Location: Cool and Cold Water Aquaculture ResearchTitle: Denitrifying woodchip bioreactor and phosphorus filter pairing to minimize pollution swapping Author
|Christianson, Laura - University Of Illinois|
|Lepine, Christine - Freshwater Institute|
|Sibrell, Philip - Us Geological Survey (USGS)|
|Summerfelt, Steven - Freshwater Institute|
Submitted to: Water Research
Publication Type: Peer Reviewed Journal
Publication Acceptance Date: 5/11/2017
Publication Date: 5/11/2017
Citation: Christianson, L.E., Lepine, C., Sibrell, P.L., Penn, C.J., Summerfelt, S.T. 2017. Denitrifying woodchip bioreactor and phosphorus filter pairing to minimize pollution swapping. Water Research. 121:129-139.
Interpretive Summary: In response to increasing eutrophication from high nitrogen (N) and phosphorus (P) inputs, nutrient loss reduction goals have been established in areas including the Mississippi River basin and Chesapeake Bay watershed. Both point source aquaculture effluents and diffuse agronomy nutrient sources are suitable for innovative dual nutrient removal technologies. Denitrifying bioreactors, a well-established N-mitigation practice, are carbon filled trenches where woodchips fuel heterotrophic denitrification. Phosphorus filters are a new flow-through technology where media remove dissolved P out of solution by adsorption (i.e., surface adhesion) and/or precipitation processes. Lab-scale experimentation demonstrated innovative compatibility by combining these two nutrient removal systems. Comparison between two P removal media types indicated acid mine drainage residuals combined with upstream woodchip denitrification resulted in the optimal design for maximizing P removal while minimizing pollution swapping between systems. Effective paired nutrient removal technologies will help meet established water quality goals in impaired watersheds.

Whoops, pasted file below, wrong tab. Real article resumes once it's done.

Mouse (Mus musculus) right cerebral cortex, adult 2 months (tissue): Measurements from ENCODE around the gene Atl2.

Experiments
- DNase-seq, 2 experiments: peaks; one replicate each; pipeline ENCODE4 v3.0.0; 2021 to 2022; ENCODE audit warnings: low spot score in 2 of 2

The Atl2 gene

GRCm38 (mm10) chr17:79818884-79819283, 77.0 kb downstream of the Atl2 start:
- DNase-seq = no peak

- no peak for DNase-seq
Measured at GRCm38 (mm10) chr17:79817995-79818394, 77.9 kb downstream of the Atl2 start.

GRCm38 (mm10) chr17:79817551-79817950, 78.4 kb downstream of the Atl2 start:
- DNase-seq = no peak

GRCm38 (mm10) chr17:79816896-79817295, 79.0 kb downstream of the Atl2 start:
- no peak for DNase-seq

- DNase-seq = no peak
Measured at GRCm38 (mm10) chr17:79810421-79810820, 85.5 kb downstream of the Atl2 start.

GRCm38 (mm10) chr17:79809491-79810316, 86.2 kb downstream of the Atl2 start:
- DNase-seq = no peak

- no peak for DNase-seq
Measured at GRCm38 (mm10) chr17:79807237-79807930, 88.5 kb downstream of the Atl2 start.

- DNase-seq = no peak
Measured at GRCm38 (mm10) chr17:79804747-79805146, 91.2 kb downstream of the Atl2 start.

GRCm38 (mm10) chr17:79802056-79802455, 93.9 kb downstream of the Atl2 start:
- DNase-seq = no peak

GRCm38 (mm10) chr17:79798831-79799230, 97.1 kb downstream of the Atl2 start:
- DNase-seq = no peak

Technical Abstract: Pairing denitrifying woodchip bioreactors and phosphorus-sorbing filters provides a unique, engineered approach for dual nutrient removal from waters impaired with both nitrogen (N) and phosphorus (P). This column study aimed to test placement of two P-filter media (acid mine drainage treatment residuals and steel slag) relative to a denitrifying system to maximize N and P removal and minimize pollution swapping under varying flow conditions (i.e., woodchip column hydraulic retention times (HRTs) of 7.2, 18, and 51 h; P-filter HRTs of 7.6-59 min). Woodchip denitrification columns were placed either upstream or downstream of P-filters filled with either medium. The configuration with woodchip denitrifying systems placed upstream of the P-filters generally provided optimized dissolved P removal efficiencies and removal rates. The P-filters placed upstream of the woodchip columns exhibited better P removal than downstream-placed P-filters only under overly long (i.e., N-limited) retention times when highly reduced effluent exited the woodchip bioreactors. The paired configurations using mine drainage residuals provided significantly greater P removal than the steel slag P-filters (e.g., 25-133 versus 8.8-48 g P removed m-3 filter media d-1, respectively), but there were no significant differences in N removal between treatments (removal rates: 8.0-18 g N removed m-3 woodchips d-1; N removal efficiencies: 18-95% across all HRTs). The range of HRTs tested here resulted in various undesirable pollution swapping by-products from the denitrifying bioreactors: nitrite production when nitrate removal was not complete and sulfate reduction, chemical oxygen demand production and decreased pH during overly long retention times. The downstream P-filter placement provided a polishing step for removal of chemical oxygen demand and nitrite.